Tuesday, February 22, 2011

On Separation and Reunion

This Orangutan Dad misses his daughter Princess. The last time I saw her was in August 2008 when I accompanied an Indonesian film crew to tape OUREI's 3rd Documentary. Our reunion was brief, as it always is nowadays. One or two days at most.

When I do visit her in and around Camp Leakey in Tanjung Puting National Park, I call out her name to let her know that I am back. Inevitably (and it took a couple days to find her last time), she will come to the ground with a dependent infant with her (last time it was with her daughter Putri). There is no hugging or hooting as one would see with chimpanzees reuniting with lost relatives or friends. Orangutans are more subdued in their emotions. We will simply sit together, and I will go over some of the signs she learned years ago: leaf, hat, grass, and maybe a few food signs.

I am convinced Princess remembers me - her Orangutan Dad. I am convinced by her behavior. She sits dutifully as she did as a juvenile while I mold her hands and makes valiant efforts to recreate the signs she perfected during her daily lessons 32 years ago. At some point she will take me by the hand and lead me around Camp Leakey to a locked door behind which bananas are stored. She will tap the door knob (a poor sign for "open") as a request for me to open the door. On earlier visit, Princess pointed to the cuts or scars on her skin, perhaps showing me a type of "written" account of traumatic encounters in her life in my absence -now indelible on her skin. I put some ointment on her skin like I did decades ago and sign "hurt".

A wild orangutan lives a life of solitude in many ways- no community group to come home to - instead they spend their days alone (or with dependent offspring if a mother) in search of food, navigating the canopy, and making arboreal nests for resting. On occasion their lives are punctuated by interactions with other orangutans, particularly when feeding in trees with ripe fruit. Encounters with a specific individual are generally unemotional affairs. Even an independent female's reunion with her mother after many months (who typically ranges in the adjacent forest) would not stand out to the human observer as eliciting the same the type of excitement seen in social animals (dogs, chimps, and people come to mind). But they are very aware of the relationship. They will glance at each other while they feed, acknowledging each other's presence. Then they will part company and continue their journey perhaps with an understanding they will encounter each other again sometime in the near future.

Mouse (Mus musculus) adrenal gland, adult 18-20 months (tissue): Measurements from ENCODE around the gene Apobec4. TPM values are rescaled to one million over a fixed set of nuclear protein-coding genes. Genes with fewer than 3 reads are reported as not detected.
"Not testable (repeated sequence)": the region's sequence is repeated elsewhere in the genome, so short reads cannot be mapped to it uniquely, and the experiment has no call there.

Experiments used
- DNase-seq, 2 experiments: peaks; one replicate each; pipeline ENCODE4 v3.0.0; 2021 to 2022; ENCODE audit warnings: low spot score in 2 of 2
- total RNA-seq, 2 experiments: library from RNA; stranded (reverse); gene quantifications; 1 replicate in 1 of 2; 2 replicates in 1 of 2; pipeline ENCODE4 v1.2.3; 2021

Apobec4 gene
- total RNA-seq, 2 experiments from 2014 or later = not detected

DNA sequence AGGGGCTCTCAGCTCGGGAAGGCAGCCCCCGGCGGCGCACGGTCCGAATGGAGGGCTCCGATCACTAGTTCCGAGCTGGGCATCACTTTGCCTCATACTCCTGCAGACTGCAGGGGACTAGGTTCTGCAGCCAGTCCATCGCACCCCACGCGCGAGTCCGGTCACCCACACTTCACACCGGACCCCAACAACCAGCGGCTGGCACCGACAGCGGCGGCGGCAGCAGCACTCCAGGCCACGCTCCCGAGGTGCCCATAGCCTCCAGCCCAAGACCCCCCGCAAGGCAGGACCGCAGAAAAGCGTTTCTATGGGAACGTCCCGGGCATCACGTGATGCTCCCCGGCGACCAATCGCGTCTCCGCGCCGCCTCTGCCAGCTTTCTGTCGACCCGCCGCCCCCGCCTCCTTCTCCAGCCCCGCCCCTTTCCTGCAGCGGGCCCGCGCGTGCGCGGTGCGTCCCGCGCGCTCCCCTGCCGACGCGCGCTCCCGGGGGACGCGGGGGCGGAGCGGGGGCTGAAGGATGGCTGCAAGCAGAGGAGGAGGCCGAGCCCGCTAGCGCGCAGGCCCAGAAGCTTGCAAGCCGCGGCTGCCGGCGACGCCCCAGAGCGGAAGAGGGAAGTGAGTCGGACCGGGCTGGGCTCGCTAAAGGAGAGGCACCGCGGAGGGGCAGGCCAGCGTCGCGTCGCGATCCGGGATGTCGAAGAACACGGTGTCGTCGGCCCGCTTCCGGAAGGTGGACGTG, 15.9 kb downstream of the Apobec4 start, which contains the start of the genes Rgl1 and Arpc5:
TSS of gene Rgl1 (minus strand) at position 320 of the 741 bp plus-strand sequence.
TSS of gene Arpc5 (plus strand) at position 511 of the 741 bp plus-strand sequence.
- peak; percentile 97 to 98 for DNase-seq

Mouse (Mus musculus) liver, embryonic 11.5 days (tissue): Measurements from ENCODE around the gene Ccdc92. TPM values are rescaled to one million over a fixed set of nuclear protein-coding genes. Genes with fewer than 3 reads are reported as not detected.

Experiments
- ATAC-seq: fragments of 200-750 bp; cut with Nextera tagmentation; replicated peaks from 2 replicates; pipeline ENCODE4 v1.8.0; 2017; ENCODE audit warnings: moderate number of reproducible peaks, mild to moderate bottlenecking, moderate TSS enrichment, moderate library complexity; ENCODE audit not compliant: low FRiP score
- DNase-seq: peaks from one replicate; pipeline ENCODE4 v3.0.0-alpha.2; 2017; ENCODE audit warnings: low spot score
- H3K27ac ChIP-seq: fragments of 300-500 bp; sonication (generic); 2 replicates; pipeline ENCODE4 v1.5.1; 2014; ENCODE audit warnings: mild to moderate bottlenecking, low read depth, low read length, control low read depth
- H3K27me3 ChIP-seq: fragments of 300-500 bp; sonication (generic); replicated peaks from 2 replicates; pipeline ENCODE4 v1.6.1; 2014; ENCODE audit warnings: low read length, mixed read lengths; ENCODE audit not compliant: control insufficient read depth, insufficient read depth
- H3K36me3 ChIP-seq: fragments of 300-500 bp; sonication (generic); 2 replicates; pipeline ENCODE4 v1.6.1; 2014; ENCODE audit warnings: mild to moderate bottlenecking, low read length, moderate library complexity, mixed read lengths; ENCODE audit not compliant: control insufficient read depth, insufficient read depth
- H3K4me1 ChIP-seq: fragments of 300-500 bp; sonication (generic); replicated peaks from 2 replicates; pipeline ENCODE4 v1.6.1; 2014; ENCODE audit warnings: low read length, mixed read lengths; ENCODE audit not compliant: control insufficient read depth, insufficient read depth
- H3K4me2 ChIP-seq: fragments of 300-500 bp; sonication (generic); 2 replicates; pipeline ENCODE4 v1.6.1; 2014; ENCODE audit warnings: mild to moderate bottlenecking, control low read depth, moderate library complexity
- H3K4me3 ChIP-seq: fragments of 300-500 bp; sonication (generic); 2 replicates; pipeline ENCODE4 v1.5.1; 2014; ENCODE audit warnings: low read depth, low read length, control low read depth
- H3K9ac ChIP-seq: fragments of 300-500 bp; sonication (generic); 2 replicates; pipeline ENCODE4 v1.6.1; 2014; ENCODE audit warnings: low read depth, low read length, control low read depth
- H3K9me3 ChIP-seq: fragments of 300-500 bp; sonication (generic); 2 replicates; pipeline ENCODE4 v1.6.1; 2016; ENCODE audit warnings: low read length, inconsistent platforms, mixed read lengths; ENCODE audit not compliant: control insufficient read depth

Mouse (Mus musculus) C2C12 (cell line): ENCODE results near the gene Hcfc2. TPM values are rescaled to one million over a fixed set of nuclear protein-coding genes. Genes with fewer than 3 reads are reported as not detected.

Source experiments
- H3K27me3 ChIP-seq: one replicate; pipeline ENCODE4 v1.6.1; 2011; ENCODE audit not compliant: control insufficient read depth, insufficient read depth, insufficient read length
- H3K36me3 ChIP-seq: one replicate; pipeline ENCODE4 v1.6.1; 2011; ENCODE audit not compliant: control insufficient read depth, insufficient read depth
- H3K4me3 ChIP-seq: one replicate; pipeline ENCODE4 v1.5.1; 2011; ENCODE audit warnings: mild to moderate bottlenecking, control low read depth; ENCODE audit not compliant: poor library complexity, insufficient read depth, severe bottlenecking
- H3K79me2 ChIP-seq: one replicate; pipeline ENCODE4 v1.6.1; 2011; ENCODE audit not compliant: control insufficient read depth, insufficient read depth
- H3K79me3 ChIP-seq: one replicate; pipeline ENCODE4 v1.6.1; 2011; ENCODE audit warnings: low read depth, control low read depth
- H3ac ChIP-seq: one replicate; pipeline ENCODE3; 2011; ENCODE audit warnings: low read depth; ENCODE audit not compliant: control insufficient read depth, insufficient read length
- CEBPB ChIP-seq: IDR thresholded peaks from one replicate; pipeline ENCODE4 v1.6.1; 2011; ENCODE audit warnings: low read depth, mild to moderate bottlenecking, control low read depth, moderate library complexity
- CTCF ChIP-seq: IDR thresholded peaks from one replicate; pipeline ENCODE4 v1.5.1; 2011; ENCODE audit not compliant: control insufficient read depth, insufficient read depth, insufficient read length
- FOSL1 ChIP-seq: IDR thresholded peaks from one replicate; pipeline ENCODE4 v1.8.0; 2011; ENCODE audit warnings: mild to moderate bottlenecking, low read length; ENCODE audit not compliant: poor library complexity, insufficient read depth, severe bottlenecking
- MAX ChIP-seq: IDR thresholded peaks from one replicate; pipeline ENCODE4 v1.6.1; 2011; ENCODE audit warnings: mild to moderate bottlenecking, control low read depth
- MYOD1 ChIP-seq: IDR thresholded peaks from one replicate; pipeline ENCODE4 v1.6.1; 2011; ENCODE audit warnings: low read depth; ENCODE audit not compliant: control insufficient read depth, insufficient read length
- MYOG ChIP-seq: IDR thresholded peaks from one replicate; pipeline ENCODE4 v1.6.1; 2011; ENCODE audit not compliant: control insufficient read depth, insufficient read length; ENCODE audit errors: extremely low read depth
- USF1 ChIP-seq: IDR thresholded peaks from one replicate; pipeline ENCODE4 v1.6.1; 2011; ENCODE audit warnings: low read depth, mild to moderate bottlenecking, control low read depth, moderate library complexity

The last time I left Princess was almost 3 years ago, departing like a sneaky burglar in the night, hoping not to be noticed. No goodbyes, no farewells. There are no tears when an independent orangutan takes leave of a family member. That is not the case for a dependent orangutan or a human -a topic for another blog. For now, this Orangutan Dad wonders about his daughter's forest exploits, her well being, and looks forward to seeing her again.


The Orangutan Dad is also President & Co-Founder of the Orang Utan Republik Foundation. The mission of OURF is to save orangutans through education and other innovative collaborative projects. For more information visit www.orangutanrepublik.org.


  1. Princess is lucky to have such a caring dad. Do you have any way to keep tabs on her children (your grandkids)?


  2. Really interesting, thank you. I did not, until reading this, appreciate the difference in this particular behaviour between the dependent and independent orang utan.

  3. I didn't recognised you.. You're really famous apart from being an orang-utan dad. I would imagine you having an end note saying that saving orang-utans would be difficult. It becomes a mission! You're a great inspiration..

  4. Great article. I had the honour of meeting Princess (and two of your grand-children) last April, when she raided our boat for lunch. Princess is a really special orangutan and you're one lucky dad ;)

  5. Gary, I implore you to continue sharing your experiences with the world-- these personal accounts are what will inspire the next wave of concern among teenagers and twenty-somethings. Thank you!

  6. as I previously stated, these are the sorts of first-hand accounts which will reach the masses & create a more thorough, undeniable appreciation for these wonderful apes. I hope you continue to share your stories with us.

    ps the first thing I ever google'd after meeting Towan, the dom. male orang at the zoo in Seattle, was "orangutan language"... not enough legitimate sites came up. Such a shame, especially when there are those (like you) who have experiences which can explain their behavior.